Barriers corresponding to discontinuities of care within 4 types of SCP were identified during interviews of healthcare professionals. The main weakness of SCPs was poor communication and cooperation among health professionals and among facilities as providers of a continuum of effective care. We intend to apply this newly acquired knowledge and our existing expertise in QI development  to construct a robust set of process QIs , and ultimately outcome QIs, for use in SCP quality improvement initiatives. Each regional health agency will be able to use a composite QI to compare its SCPs, to analyse results according to population criteria (socio-economic status, social isolation), geographic criteria (location, distance) and available facilities (number of stroke units and rehabilitation centres), and assess quality of stroke care in general “in the context of the current health care bureaucracy and economic reality” .
The authors acknowledge support from the French Ministry of Health and the French National Authority for Health (HAS). They thank the expert panel, the 44 health care professionals who kindly accepted to be interviewed and the members of the COMPAQ-HPST team for their assistance.
- Donnan GA, Fisher M, Macleod M, Davis SM: Stroke. Lancet. 2008, 371: 1612-1623. 10.1016/S0140-6736(08)60694-7.View ArticlePubMedGoogle Scholar
- Feigin VL, Lawes CM, Bennett DA, Barker-Collo SL, Parag V: Worldwide stroke incidence and early case fatality reported in 56 population-based studies: a systematic review. Lancet Neurol. 2009, 8: 355-369. 10.1016/S1474-4422(09)70025-0.View ArticlePubMedGoogle Scholar
- Zhang Y, Chapman AM, Plested M, Jackson D, Purroy F: The Incidence, Prevalence, and Mortality of Stroke in France, Germany, Italy, Spain, the UK, and the US: A Literature Review. Stroke Res Treat. 2012, 436125-doi: 10.1155/2012/436125. Epub 2012 Mar 1Google Scholar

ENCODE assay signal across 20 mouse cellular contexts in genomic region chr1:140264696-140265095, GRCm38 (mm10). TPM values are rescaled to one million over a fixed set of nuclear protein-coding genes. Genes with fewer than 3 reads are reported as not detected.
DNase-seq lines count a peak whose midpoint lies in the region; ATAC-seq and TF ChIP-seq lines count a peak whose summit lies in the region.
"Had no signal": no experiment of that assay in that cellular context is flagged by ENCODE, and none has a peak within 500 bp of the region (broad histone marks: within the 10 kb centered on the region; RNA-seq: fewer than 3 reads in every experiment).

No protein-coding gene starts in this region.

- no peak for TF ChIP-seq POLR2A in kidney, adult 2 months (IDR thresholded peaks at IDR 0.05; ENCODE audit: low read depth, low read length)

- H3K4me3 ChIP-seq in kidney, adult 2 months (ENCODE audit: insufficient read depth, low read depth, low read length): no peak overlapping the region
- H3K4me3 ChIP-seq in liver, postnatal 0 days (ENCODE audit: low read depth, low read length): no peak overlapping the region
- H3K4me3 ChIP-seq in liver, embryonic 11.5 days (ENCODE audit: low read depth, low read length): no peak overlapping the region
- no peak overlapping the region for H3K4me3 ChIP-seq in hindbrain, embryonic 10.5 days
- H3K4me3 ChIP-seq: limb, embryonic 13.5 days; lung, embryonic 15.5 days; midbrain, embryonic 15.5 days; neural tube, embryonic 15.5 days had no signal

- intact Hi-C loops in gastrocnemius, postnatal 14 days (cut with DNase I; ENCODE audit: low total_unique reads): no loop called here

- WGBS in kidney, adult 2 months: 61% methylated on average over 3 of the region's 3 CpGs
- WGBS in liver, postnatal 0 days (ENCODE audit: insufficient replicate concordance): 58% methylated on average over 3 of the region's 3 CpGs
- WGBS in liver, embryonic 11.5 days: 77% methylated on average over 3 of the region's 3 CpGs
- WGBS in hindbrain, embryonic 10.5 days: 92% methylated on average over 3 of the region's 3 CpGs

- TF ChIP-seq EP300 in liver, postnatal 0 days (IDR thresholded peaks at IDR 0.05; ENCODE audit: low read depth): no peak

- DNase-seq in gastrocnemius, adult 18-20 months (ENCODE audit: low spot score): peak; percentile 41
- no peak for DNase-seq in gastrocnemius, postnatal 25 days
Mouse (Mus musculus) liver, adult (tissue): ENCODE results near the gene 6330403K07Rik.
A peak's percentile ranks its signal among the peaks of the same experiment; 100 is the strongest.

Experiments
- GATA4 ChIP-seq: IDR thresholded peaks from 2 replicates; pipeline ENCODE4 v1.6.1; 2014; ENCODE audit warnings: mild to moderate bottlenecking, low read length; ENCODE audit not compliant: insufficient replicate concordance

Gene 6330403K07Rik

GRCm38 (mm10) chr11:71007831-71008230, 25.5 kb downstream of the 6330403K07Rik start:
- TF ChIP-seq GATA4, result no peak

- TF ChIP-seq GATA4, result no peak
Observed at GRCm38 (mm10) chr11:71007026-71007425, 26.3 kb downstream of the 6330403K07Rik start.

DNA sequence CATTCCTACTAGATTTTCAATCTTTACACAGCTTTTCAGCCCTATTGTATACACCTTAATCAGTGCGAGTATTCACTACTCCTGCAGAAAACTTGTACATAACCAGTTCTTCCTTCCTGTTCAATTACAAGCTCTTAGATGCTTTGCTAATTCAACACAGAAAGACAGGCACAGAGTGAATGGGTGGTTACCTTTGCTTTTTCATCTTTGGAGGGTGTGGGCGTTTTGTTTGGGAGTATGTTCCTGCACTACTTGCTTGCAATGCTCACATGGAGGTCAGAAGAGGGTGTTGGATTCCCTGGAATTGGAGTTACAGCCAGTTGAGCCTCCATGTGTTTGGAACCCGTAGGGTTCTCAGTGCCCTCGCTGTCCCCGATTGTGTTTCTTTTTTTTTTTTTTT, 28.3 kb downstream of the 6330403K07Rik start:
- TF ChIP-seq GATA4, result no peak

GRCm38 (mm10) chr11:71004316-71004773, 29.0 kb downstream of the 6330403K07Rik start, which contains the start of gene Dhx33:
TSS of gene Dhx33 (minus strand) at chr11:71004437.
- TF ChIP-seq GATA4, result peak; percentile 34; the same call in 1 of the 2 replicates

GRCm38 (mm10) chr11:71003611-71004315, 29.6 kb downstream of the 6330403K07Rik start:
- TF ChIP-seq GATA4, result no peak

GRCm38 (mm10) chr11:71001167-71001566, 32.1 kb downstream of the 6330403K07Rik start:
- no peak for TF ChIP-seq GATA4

- Bejot Y, Benatru I, Rouaud O, Fromont A, Besancenot JP, Moreau T, Giroud M: Epidemiology of stroke in Europe: geographic and environmental differences. J Neurol Sci. 2007, 262: 85-88. 10.1016/j.jns.2007.06.025.View ArticlePubMedGoogle Scholar
- Roger VL, Go AS, Lloyd-Jones DM, Adams RJ, Berry JD, Brown TM, Carnethon MR, Dai S, de Simone G, Ford ES, Fox CS, Fullerton HJ, Gillespie C, Greenlund KJ, Hailpern SM, Heit JA, Ho PM, Howard VJ, Kissela BM, Kittner SJ, Lackland DT, Lichtman JH, Lisabeth LD, Makuc DM, Marcus GM, Marelli A, Matchar DB, McDermott MM, Meigs JB, Moy CS, American Heart Association Statistics Committee and Stroke Statistics Subcommittee, et al: Heart disease and stroke statistics–2011 update: a report from the American Heart Association. Circulation. 2011, 123: e18-e209. 10.1161/CIR.0b013e3182009701.View ArticlePubMedGoogle Scholar
- Miller EL, Murray L, Richards L, Zorowitz RD, Bakas T, Clark P, Billinger SA, American Heart Association Council on Cardiovascular Nursing and the Stroke Council: Comprehensive overview of nursing and interdisciplinary rehabilitation care of the stroke patient: a scientific statement from the American Heart Association. Stroke. 2010, 41: 2402-2448. 10.1161/STR.0b013e3181e7512b.View ArticlePubMedGoogle Scholar